10 May 2013

Support on Mother's Day for Moms-Yet-to-Conceive and Moms Who Have Lost Children

When I was diagnosed with multiple fertility issues at the age of 27, before I even met my husband, I was devastated. For the next several years, especially while we were actively trying to conceive and after we lost our first pregnancy, I dreaded Mother's Day. 

The whole day seemed like one big reminder of how I wasn't yet a mom. When a pastor at church asked all of the Moms to stand, I was ashamed to be in my late 20s and 20s and still sitting with all of the teenagers and men. 

Then, after we lost our first, I started standing anyway because I WAS a mom. My baby was just in heaven. 

So for those dealing with with complete infertility and those who support them, here is blurb from a website called RESOLVE The National Infertility Association

"With all of the activity on Mother's Day, people tend to forget about women who cannot become mothers. Mother's Day is an incredibly painful time for infertile women. You cannot get away from it-There are ads on the TV, posters at the stores, church sermons devoted to celebrating motherhood, and all of the plans for celebrating with your own mother and mother-in-law.

Mother's Day is an important celebration and one that I relish now that I am a mother. However, it was very painful while I was waiting for my baby. Remember your infertile friends on Mother's Day, and send them a card to let them know you are thinking of them. They will appreciate knowing that you haven't "forgotten" them."

For those trying to conceive and those supporting them, go buy yourself something special!  Trying to conceive is easy for some, and definitely not so easy for others. When you are in the middle of it, though, it is emotionally and sometimes physically exhausting. You deserve something special!

And women who have lost a child whether before or after birth or adoption, we mourn with you. We recognize that you are a mother, and you truly deserve to be honored.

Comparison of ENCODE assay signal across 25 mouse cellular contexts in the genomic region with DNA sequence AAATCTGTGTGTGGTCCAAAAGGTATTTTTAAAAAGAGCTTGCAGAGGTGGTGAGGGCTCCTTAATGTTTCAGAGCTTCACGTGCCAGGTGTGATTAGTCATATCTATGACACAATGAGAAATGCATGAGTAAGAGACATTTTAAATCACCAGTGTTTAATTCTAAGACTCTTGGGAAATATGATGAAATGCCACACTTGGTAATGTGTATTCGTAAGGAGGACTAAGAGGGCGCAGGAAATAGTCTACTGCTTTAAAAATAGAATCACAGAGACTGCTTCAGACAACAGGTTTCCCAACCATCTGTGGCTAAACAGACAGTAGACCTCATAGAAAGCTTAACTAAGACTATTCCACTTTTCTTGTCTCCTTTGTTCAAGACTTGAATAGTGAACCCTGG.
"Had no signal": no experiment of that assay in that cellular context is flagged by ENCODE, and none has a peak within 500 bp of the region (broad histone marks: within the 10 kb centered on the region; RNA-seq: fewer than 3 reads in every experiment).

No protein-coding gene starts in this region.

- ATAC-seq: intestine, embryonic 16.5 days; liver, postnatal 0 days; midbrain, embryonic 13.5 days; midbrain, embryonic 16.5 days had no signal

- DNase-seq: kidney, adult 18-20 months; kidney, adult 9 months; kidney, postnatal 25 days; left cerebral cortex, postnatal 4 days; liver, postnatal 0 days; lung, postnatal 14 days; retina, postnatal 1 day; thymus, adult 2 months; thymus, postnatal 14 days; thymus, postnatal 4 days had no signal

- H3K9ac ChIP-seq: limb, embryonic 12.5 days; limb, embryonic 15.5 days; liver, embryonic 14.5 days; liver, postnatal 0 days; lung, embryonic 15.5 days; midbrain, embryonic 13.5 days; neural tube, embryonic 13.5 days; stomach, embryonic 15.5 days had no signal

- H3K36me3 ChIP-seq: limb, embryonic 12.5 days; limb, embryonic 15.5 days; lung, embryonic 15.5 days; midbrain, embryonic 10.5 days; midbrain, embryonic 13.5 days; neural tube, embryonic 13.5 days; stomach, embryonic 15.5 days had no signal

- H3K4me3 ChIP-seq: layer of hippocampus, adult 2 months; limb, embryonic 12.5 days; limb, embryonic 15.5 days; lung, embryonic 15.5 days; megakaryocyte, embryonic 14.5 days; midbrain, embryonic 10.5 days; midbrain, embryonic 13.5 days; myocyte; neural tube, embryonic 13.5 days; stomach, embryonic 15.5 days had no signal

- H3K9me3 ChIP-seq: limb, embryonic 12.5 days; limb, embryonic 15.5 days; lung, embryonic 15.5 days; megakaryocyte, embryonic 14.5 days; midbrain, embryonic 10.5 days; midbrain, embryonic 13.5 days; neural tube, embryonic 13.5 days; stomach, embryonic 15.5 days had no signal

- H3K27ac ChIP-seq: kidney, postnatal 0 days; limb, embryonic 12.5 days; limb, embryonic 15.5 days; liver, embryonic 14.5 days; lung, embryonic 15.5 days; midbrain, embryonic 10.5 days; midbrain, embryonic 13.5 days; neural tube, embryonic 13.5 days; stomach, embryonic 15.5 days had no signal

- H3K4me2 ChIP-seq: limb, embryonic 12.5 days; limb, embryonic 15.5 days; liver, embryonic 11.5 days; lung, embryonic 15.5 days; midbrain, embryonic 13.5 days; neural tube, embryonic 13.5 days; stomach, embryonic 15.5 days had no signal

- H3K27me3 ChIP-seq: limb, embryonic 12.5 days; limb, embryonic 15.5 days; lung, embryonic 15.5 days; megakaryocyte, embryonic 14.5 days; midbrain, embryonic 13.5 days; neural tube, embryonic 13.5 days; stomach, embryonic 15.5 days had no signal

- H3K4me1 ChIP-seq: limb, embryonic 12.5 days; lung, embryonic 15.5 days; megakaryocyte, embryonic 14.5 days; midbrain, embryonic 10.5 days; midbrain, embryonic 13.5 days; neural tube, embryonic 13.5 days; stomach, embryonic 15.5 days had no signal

For those who support these special women, here are some tips:
Recognize their motherhood: Offer a hug and a "Happy Mother's Day". Send a card to let them know you remember they are a mother even though their child is not with them physically.

Acknowledge they have had a loss: Express the message, "I know this might be a difficult day for you. I want you to know that I am thinking about you.”

If their child was named, use their child's name in conversation.

Plant a living memorial: A tree or rose bush, like memories, will grow in beauty as the years pass.

Visit the grave site if there is one: Many mothers felt that it was "extremely thoughtful" when others visited their child's grave site and left flowers or a small pebble near the headstone.

Share a memory or pictures of the child: Give the gift of a memory. 

Send a gift of remembrance: Many mothers felt a small gift would be comforting. Suggestions included: an angel statue, jewelry, a picture frame, a library book or toy donation in the child’s name or anything personalized.

Don't try to minimize the loss: Avoid using any clichés that attempt to explain the loss of a child. ("God needed another angel.") Secondly, don't try to find anything positive about the loss ("You still have two healthy children").

Encourage Self-Care: Encourage a grieving mother to take care of herself. Give her a gift certificate to a day spa or any place where she can be pampered

1 comment:

  1. You couldn't have said it better. I have 3 healthy boys and 3 angels. Very few know of my losses for a reason. It is painful for me to talk about and others don't know what to say so they throw the clichés out there. I just save us both the embarrassment. It is a painful way to learn how to deal with others when they have a loss but at least now I know what to say and how to help them cope.